YOUR STAY IN SPACE
Imagine enjoying seven to eleven days with an unobstructed view of the world! Your spectacular view includes the glorious blue of the world’s seas, lakes and rivers; the majestic mountains and fields.
City lights will twinkle below you, while stars and planets wink at you from above.
Your house in the sky is made up of several modules, including private sleeping and bathing quarters; dining and living areas; and docking stations for the Soyuz, the Russian supply ship Progress, the European ATV and the Japanese HTV, Progress. It could be that also some "private visitors" are docked at the station as SpaceX's "Dragon" capsule. Every module is spacious and comfortable. Extras include state-of-the-art computers and refrigerators, an exercise bike, solar powered water tanks, and an entertainment system.
Keep track of your location on overhead screens with a map of the world; your trek through the stars is tracked with a luminous line allowing you to chart your journey. It doesn't require a degree in rocket science to understand, as everything is clearly displayed in laymen's terms. The onboard computers can even predict your future locations.
If you remember your geography, you'll enjoy identifying the land masses below you. Finding the Eighty-Mile Beach in west Australia is easy, as well as making out the trail of muddy, brown Amazon as it snakes its way through the jungle. Snowy mountain tops glisten below, as do the well-lit cities of the United States, Europe and Japan. Deserts stretch before you, and you can follow the coastlines as they weave a complex tapestry of patterns between the land and the vast oceans.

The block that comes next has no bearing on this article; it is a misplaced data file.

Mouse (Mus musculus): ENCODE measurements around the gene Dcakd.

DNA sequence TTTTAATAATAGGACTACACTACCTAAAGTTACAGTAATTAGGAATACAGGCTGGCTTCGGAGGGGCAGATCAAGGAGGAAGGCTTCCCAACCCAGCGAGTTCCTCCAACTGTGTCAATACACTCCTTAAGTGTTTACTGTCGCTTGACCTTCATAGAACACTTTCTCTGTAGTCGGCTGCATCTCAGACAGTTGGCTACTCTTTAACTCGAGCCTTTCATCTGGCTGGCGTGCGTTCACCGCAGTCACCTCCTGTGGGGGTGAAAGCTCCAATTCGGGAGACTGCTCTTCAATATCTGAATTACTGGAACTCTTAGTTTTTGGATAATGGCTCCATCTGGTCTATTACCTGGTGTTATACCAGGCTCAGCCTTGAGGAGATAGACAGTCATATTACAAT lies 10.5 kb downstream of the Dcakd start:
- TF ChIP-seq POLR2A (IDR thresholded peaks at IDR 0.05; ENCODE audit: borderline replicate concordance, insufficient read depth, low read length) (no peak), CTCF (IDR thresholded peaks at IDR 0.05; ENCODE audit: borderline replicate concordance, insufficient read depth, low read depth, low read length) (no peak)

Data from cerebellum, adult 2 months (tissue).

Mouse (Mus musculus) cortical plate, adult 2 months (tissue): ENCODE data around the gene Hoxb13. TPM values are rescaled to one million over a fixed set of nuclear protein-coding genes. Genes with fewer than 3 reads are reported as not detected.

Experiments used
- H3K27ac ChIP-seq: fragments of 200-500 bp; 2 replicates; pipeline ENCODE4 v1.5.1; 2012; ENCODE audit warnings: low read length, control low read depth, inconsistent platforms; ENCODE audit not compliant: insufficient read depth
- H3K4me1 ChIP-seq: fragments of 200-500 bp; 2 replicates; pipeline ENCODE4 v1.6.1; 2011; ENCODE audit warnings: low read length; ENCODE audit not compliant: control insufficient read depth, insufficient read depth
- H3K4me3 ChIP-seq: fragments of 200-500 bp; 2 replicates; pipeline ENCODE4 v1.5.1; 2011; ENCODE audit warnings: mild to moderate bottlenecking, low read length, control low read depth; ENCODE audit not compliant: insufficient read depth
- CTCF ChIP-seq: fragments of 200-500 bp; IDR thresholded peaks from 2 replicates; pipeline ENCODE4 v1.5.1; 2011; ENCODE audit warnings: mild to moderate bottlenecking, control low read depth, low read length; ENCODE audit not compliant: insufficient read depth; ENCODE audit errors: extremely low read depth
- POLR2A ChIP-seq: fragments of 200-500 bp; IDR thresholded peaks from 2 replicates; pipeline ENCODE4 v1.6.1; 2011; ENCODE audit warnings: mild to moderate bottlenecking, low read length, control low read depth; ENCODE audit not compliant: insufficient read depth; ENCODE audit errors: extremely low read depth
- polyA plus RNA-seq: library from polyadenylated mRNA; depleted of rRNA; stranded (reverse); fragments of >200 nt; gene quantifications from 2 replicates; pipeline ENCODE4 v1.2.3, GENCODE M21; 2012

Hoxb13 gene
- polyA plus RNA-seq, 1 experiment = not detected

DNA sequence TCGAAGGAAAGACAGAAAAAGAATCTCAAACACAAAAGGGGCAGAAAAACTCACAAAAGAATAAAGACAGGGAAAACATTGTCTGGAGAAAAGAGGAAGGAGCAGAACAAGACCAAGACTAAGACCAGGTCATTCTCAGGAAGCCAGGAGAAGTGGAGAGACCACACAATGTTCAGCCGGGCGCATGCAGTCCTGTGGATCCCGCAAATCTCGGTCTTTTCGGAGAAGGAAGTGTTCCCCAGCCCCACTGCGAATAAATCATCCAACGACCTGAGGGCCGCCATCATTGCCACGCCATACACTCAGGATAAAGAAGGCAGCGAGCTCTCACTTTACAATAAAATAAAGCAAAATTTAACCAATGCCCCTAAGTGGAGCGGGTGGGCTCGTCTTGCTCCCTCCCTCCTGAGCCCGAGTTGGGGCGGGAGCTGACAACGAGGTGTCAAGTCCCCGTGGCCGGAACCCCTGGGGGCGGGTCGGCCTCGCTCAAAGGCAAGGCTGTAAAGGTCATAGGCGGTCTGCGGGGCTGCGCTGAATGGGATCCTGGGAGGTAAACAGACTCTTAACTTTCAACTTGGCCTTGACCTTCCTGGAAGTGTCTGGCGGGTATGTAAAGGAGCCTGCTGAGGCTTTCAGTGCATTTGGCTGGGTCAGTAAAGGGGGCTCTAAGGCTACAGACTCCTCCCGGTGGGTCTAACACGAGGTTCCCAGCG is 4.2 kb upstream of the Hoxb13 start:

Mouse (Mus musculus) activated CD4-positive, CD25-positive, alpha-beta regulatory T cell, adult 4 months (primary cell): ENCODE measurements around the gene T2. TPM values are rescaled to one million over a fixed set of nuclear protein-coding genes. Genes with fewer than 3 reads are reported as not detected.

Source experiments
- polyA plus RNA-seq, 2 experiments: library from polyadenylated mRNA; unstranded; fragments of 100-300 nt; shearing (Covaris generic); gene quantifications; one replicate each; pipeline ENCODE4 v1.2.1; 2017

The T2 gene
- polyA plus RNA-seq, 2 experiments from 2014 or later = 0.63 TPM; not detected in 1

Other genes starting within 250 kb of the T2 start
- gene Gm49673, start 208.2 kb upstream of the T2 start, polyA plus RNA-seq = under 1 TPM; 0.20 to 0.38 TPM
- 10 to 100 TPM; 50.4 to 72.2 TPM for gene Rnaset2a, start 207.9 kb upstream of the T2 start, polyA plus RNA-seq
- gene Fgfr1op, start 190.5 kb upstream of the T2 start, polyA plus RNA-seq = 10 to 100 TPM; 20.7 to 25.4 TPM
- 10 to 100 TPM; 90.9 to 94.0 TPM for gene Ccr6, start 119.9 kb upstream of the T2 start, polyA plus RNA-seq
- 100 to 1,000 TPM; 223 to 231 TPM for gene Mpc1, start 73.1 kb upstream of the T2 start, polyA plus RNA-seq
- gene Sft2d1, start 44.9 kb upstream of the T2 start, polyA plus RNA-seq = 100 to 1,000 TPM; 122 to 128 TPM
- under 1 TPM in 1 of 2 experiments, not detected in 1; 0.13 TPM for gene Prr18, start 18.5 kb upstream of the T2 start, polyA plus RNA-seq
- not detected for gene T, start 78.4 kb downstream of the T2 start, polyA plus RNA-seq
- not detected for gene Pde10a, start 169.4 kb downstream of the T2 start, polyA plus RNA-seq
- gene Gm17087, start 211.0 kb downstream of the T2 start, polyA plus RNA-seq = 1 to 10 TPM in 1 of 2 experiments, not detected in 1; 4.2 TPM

Flying over Indonesia at sundown, you can make out gigantic tropical storm clouds which tower above the land below, throwing 300-mile shadows across the earth. Then, darkness falls, dense and heavy around you, and billions and billions of stars light your path through the heavens. You will never look to the sky the same way again!
The darkness passes, lasting only about 50 minutes, as you circle the earth once every 90 minutes. Then, you experience forty minutes of bright sunlight and spectacular views. Have you noticed the unearthly quietness? There is the quiet hum of the ventilating fans and the machines at work around you, but other than that, there is nothing; the quiet calm of space with the bustling Earth below you.
Tired? Sleeping in space presents a unique situation. Some of the occupants of your space habitat prefer to sleep inverted, where the circulation of air is better near the bottom of the module, to avoid the possible headaches due to the build up of carbon dioxide. You may find yourself wondering where, exactly, the bottom is, but rest assured, you will find that you can get a good night's sleep and awake refreshed for a new day of space exploration!
THE JOURNEY HOME